The Hong Kong government must speed up its negotiation with Guangdong and Macao so as to eliminate the various bottlenecks and formulate substantial development strategies for deepening co-operation.

〈Taipei Times, Sept 30,2020〉Investors in car parking spaces are looking north, betting on a strong rebound in the economy and increasing vehicle ownership in the Greater Bay Area to boost prices.

Among them is Hong Kong investor King Cho, who plans to spend up to 700 million yuan (HK$795.7 million) by the end of this year to add 7,000 such spaces especially in Guangzhou, Foshan and Zhuhai to his portfolio.

The founder of Guangzhou-based Vision Property said he was waiting for border restrictions to be lifted before he could move ahead with his plan.

Over the past five years, Cho has amassed some 3,800 parking spaces, mainly in Guangzhou and Foshan, valued at between 800 million yuan and 1 billion yuan.

"Major [bay area] cities [like] Shenzhen and Guangzhou will see a rebound in transaction volumes and prices," he said.

Market activity would pick up in the fourth quarter and reach nearly 80 per cent of last year's level after slowing considerably in the first quarter, Cho added.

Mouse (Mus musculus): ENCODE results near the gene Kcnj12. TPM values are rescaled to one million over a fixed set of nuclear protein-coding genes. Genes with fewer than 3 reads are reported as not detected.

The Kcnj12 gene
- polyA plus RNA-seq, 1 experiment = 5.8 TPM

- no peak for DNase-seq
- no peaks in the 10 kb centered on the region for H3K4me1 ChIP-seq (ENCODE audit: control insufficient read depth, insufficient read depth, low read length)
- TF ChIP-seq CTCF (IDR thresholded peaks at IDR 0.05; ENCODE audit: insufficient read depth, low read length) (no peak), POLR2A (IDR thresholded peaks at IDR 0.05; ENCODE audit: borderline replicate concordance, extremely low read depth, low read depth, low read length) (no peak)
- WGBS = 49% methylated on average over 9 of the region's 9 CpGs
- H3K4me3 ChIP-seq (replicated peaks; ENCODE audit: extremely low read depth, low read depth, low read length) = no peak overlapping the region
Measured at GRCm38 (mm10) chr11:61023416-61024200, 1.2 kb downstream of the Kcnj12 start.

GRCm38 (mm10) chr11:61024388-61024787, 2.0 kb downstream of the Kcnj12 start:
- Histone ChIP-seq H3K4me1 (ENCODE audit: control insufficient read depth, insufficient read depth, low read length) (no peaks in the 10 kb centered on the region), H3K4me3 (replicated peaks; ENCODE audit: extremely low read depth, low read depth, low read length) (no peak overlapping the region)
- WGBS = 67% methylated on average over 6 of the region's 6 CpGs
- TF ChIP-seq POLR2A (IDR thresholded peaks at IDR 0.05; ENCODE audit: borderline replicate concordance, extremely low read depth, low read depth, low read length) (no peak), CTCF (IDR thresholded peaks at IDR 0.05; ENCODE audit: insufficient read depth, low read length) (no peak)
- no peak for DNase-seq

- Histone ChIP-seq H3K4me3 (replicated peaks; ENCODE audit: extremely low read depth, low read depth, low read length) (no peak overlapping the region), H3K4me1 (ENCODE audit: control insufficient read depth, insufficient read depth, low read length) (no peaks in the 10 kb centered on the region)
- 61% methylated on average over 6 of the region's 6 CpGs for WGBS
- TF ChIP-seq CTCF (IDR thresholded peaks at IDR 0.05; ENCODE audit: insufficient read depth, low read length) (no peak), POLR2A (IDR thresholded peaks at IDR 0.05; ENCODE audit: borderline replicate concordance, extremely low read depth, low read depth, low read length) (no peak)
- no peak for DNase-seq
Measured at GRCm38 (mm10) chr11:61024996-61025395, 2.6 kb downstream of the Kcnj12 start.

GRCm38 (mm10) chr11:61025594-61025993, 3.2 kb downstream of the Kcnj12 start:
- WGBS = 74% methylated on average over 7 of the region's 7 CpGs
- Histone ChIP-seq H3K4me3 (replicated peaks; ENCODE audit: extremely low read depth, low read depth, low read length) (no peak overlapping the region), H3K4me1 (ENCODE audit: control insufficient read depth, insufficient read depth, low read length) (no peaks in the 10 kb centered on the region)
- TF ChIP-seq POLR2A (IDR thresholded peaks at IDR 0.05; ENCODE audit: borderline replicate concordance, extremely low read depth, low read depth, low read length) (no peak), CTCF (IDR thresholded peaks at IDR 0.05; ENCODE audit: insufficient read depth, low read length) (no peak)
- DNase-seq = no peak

〈The Standard, Sept 30, 2020〉Local developers are offering more homes next month, with CK Asset (1113) planning to launch luxury project El Futuro in Kau To Shan, offering 266 units sized between 470 square feet and 1,220 sq ft.

Meanwhile, Top Spring International (3688) and Chun Wo Development revealed the first price list of 128 Waterloo in Ho Man Tin, offering 50 units at an average price of HK$27,676 per sq ft after discount. The cheapest one, sized 342 sq ft, is priced at HK$7.83 million, or HK$22,889 per sq ft.

MTR Corporation (0066) also opened tenders for the Lohas Park package 13 property development, the final phase of the project. It will close on October 29.

MTRC said it has received 35 expressions of interest from developers. The valuation of the project ranges from HK$8.5 billion to HK$15.5 billion, or HK$5,500 to HK$10,000 per sq ft.

In other news, Henderson Land Development (0012) applied for the compulsory auctions of an old building on Sun Chun Street in Tai Hang, with a total valuation of nearly HK$50 million.

Lofter Group also acquired more than 80 percent shares in a building at 11 to 13 Nanking Street in Jordan for HK$267 million.